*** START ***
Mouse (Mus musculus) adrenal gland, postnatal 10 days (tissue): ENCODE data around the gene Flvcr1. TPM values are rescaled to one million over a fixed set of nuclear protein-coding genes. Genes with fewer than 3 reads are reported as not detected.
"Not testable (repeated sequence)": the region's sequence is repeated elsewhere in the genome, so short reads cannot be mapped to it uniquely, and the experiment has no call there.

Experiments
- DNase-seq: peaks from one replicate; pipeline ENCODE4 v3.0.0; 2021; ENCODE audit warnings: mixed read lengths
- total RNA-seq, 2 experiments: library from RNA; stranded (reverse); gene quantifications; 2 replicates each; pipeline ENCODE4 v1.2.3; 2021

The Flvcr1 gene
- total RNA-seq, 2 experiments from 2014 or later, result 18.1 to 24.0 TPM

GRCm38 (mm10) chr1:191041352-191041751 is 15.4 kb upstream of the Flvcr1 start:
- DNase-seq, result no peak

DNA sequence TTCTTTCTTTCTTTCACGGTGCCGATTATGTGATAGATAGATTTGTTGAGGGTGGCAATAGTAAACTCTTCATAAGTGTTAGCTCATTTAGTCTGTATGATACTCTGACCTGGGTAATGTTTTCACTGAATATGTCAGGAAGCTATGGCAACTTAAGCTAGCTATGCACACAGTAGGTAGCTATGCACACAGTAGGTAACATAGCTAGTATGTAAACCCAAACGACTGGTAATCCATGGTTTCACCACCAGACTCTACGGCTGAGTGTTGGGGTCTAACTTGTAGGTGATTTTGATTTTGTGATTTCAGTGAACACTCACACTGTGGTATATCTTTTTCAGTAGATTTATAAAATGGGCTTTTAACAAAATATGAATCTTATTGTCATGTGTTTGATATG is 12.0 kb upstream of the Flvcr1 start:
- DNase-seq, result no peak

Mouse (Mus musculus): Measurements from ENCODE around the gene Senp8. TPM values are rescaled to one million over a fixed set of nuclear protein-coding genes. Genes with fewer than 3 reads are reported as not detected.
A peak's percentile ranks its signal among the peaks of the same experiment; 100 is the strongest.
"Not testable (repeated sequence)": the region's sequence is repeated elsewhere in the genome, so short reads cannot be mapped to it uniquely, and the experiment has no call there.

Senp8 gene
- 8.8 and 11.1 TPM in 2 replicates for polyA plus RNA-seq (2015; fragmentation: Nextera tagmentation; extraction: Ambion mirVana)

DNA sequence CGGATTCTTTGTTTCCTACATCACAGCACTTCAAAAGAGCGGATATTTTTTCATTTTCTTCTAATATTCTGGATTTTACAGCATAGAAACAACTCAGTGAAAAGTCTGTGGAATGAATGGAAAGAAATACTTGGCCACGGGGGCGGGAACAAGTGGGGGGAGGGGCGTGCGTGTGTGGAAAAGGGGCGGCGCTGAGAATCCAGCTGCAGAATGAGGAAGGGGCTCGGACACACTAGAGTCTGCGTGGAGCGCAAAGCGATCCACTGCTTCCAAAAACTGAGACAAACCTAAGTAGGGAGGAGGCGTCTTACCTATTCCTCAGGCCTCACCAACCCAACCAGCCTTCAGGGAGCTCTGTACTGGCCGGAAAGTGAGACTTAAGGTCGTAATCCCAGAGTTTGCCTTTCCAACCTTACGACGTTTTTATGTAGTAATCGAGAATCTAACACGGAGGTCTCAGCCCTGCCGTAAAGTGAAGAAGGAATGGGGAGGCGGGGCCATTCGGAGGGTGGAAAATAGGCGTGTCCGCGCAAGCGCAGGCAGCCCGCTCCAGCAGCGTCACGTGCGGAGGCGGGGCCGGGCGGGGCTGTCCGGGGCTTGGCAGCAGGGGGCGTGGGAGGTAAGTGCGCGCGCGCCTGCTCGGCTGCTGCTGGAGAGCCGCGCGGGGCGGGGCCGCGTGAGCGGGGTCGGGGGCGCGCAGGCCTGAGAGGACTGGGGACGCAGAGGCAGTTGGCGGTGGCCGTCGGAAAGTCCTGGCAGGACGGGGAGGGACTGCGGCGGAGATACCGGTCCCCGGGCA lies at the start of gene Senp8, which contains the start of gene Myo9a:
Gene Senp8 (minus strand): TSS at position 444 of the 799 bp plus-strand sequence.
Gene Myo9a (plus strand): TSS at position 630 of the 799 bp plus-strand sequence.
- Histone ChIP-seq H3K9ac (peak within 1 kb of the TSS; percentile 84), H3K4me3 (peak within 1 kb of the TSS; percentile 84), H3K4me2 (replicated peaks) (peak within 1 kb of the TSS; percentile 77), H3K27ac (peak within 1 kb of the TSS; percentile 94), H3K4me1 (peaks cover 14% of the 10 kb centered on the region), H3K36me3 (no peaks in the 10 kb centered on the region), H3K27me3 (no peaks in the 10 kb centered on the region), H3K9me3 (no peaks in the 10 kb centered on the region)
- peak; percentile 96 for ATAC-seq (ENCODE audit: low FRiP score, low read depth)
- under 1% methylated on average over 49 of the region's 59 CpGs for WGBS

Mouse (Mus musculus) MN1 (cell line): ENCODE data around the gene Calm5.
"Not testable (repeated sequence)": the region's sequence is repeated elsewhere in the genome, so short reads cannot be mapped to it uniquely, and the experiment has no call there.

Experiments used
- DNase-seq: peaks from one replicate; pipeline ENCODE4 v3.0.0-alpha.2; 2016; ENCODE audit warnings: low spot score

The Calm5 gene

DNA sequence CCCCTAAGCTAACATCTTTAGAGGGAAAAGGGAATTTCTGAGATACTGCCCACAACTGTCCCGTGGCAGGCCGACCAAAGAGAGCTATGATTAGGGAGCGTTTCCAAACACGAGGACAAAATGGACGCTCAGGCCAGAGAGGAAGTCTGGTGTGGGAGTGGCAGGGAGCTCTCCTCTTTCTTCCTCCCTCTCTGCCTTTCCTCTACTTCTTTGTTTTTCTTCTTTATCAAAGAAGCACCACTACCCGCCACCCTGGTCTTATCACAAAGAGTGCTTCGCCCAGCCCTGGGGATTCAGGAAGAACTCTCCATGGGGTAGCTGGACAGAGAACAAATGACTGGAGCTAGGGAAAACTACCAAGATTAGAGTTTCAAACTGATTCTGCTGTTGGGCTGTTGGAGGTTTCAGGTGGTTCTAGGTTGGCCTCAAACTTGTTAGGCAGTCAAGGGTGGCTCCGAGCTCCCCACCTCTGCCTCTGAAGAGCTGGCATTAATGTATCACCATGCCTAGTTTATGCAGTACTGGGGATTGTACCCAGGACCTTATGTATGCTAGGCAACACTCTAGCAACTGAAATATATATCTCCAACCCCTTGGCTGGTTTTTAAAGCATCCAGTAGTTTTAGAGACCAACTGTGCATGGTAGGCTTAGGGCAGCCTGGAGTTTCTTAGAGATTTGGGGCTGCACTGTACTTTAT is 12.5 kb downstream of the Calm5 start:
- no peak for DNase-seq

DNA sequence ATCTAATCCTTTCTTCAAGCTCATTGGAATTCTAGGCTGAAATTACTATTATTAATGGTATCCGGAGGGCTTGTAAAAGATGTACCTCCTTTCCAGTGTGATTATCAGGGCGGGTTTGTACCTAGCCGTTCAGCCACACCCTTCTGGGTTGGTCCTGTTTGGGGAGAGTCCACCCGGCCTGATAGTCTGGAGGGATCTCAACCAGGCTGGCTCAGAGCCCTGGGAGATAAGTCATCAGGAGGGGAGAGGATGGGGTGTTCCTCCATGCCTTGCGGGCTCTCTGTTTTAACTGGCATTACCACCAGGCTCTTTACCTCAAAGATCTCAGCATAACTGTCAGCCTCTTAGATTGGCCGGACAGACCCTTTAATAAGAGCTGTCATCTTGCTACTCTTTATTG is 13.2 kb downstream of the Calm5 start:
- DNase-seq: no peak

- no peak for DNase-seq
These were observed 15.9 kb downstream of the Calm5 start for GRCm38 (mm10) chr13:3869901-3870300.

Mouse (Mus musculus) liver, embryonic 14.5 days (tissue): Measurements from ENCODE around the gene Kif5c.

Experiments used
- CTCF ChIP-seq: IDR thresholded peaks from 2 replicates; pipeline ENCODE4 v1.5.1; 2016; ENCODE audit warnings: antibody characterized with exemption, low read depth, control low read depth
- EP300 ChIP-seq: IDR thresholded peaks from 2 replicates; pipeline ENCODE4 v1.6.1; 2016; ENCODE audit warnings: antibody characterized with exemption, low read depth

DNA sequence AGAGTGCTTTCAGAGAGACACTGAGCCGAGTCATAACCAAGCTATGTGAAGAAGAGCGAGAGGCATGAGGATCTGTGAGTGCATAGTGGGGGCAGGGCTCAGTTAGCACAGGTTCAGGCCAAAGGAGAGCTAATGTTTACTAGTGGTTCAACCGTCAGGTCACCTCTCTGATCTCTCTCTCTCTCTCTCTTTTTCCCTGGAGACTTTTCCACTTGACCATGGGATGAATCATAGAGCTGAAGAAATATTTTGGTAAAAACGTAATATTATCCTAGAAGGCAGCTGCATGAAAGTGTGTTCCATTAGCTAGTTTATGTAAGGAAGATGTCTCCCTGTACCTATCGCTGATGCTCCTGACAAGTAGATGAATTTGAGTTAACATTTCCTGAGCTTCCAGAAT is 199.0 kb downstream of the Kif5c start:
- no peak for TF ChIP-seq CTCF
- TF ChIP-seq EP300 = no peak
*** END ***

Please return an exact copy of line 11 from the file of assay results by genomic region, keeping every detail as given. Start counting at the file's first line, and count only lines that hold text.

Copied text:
- DNase-seq, result no peak